Rue de Funk
" Weather the Storm "
BluesWax Rating: 8
Louisiana Funk with Chops!
Trumpeter Bobby Campo grew up playing in rhythm and blues bands. In the late 1970s Campo helped form Louisiana's Le Roux, scoring a hit on Capitol Records. Remember "New Orleans Ladies?" Around this time he started a longstanding association with Clarence "Gatemouth" Brown, a relationship that stayed intact until Brown's passing. Campo nailed a steady gig teaching. His mentor Lee Fortier (trumpeter with Woody Herman) died in January 1989. Campo was asked to finish the school year and has been there since. Campo is also a Big Easy contract trumpet player working with Dr. John, The John Mahoney Big Band, and Luther Kent. This is Campo's second recording as producer and solo artist. His first LP was a jazz quartet disc titled Bobby Campo.
Fast forward to now. Campo assembled drummer John Jones, bassist Donald Ramsey, guitarist Shane Theriot, pianist and co-producer Mike Esneault, with a horn section consisting of sax players Clarence Johnson III, and Tony Dagradi, Bonerama's Mark Mullins, and Campo's trumpet. All tracks are instrumentals except for two, one with Big Luther Kent and another with Ali Bordes. Eleven tracks are offered, all originals written by Campo and/or pianist Mike Esneault and one co-authored by Campo and Esneault.
Campo's title track, "Weather the Storm," bounces directly into your ears with Donald Ramsey's thumping bass lines, solid drumming from John Jones, and heady keyboards by Mike Esneault. The horns kick in, and it's apparent that this recording is going to be a top shelf grooving affair. Can you say funky?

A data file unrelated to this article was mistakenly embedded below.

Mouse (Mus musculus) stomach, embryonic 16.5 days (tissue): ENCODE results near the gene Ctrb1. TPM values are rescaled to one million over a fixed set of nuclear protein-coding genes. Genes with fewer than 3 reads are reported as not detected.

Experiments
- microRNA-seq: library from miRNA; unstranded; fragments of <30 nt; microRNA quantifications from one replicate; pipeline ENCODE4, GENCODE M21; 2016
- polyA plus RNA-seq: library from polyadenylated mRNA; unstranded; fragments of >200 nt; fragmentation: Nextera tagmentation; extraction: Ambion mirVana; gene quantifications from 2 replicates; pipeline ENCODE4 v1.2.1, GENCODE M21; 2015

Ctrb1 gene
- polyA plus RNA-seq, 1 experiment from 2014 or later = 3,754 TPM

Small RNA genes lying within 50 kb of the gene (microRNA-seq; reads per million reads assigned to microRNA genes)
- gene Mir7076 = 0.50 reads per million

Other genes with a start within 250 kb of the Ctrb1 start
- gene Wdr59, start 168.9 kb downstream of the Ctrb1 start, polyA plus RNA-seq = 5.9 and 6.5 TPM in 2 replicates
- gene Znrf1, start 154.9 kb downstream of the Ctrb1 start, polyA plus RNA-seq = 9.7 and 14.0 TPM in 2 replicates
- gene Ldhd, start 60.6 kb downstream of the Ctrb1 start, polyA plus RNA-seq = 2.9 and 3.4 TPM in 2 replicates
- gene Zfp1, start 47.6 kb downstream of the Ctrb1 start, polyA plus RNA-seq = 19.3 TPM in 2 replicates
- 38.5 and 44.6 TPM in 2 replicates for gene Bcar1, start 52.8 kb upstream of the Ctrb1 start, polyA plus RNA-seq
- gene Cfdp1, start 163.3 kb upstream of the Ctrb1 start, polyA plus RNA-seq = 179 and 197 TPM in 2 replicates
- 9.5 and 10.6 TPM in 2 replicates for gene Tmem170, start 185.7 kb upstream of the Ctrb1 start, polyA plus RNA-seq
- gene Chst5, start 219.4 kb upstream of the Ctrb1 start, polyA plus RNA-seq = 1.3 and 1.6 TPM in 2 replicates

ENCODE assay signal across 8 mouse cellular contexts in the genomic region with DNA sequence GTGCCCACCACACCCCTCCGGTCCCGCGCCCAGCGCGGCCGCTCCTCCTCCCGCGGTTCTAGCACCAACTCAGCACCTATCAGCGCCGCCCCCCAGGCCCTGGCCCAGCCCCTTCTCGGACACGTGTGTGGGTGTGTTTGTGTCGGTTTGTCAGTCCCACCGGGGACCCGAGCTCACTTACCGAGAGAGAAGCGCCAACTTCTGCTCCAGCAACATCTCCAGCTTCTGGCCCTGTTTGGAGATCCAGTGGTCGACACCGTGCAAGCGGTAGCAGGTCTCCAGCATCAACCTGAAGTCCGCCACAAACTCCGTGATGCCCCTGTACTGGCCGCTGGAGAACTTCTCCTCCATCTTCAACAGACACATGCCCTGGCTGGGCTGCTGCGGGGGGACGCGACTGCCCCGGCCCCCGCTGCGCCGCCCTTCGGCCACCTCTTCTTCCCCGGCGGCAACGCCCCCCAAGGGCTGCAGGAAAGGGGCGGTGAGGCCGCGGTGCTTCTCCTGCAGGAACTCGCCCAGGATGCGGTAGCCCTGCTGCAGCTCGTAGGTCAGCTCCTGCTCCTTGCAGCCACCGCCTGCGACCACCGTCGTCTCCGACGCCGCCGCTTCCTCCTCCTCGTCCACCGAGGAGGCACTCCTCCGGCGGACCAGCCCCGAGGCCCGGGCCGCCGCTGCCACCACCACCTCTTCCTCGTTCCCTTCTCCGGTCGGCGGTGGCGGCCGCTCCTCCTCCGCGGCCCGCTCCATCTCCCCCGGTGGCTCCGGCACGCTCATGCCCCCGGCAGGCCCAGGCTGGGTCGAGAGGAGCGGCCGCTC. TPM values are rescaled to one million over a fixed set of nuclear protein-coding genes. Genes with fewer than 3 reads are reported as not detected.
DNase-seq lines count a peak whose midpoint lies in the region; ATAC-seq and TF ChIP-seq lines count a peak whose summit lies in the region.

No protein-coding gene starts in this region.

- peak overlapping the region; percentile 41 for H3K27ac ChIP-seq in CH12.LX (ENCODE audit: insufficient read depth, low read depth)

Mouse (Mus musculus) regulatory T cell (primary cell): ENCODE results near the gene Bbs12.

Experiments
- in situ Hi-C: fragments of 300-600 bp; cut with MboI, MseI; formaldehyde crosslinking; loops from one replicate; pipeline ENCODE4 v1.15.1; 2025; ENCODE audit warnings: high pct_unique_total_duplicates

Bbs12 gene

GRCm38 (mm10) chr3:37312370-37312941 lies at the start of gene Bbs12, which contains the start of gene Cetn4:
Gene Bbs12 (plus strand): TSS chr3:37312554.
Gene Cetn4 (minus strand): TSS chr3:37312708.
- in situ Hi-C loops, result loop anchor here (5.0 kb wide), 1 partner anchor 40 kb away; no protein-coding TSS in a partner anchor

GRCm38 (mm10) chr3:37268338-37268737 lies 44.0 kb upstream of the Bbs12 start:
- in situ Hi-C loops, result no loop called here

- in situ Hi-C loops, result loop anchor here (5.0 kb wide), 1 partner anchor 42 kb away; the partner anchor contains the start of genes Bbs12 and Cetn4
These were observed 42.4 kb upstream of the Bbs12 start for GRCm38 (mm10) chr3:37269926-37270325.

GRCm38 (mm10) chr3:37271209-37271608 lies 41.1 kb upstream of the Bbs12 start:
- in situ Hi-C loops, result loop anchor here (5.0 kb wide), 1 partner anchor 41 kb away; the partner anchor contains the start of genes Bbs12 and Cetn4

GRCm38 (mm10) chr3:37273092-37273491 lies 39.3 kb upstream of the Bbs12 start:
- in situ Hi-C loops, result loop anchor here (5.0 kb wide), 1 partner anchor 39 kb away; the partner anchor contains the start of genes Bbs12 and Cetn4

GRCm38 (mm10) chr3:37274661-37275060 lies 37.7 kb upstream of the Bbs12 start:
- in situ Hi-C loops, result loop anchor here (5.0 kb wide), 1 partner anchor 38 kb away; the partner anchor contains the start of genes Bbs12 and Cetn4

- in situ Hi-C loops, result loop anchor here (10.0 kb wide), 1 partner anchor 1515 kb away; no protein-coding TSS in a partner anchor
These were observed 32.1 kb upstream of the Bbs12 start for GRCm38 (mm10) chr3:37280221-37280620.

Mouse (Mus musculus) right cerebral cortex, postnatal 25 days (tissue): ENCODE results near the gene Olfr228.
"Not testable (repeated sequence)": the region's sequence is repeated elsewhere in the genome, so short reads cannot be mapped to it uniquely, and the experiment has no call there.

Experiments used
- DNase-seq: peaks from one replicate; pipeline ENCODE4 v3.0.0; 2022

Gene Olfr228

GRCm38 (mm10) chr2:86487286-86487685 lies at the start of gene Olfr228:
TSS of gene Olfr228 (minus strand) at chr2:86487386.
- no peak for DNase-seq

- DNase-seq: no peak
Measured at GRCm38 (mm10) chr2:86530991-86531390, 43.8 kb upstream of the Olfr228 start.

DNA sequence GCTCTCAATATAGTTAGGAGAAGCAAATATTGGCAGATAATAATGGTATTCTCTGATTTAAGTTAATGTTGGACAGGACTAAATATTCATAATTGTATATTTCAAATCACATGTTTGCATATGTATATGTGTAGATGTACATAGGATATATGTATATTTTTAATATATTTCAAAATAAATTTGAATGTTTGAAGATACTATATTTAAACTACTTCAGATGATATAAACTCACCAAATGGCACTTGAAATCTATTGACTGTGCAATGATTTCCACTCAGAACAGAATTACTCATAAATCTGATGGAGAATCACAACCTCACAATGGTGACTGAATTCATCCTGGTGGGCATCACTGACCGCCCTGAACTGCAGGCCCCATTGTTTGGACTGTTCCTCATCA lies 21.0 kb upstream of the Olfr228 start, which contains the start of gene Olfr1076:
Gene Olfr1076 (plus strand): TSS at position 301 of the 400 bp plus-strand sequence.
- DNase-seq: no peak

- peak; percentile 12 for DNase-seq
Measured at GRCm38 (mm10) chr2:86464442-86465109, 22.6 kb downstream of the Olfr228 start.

Campo's "The Big K" is another pumping tune driven by the tight rhythm section, a killing solo from Bonerama's Mark Mullins, and a heady guitar passage courtesy of Shane Theriot. This "Special K" is definitely fat in its construction, well written, and not for those on a slender Kellogg's diet.
Luther Kent shifts the groove to a more rhythm and blues mode on Campo's and Esneault's "It's You That I Love" where Kent's in fine vocal form, and the band provides excellent backing for Luther's immediately identifiable and unique singing chops.
Esneault's "Sloppy Joe" sounds to me like a tune that could have appeared on Billy Cobham's first album Spectrum. It has that "Red Baron" vibe. Campo's "Street Dancin'" is another strong composition that oozes happiness and prances smartly with an almost African rhythmic feel but, as you'd expect, captures the Crescent City funk essence.
This albums finale, Esneault's "Mud Buggin'," is a tune that will have your hands and feet tapping, offering some serious syncopations and structural changes that are fascinating. Mark Mullins joins the fray and really nails his bone solo with a smart piano bridge and short solo from Esneault.
Looking for a cool party disc that your friends can dance to? Look no further! Weather the Storm is a first rate recording that is comprised of funky originals, dynamic horn charts, filled with pounds and pounds of hot chops. It's also recorded quite well. This music will jump right out of your speakers, both sonically and musically. Enjoy it!
Bob Putignano a senior contributing editor at BluesWax. He is also the heart of Sounds of Blues at www.SoundsofBlue.com. Bob maybe contacted at: email@example.com
Bob Putignano: www.SoundsofBlue.com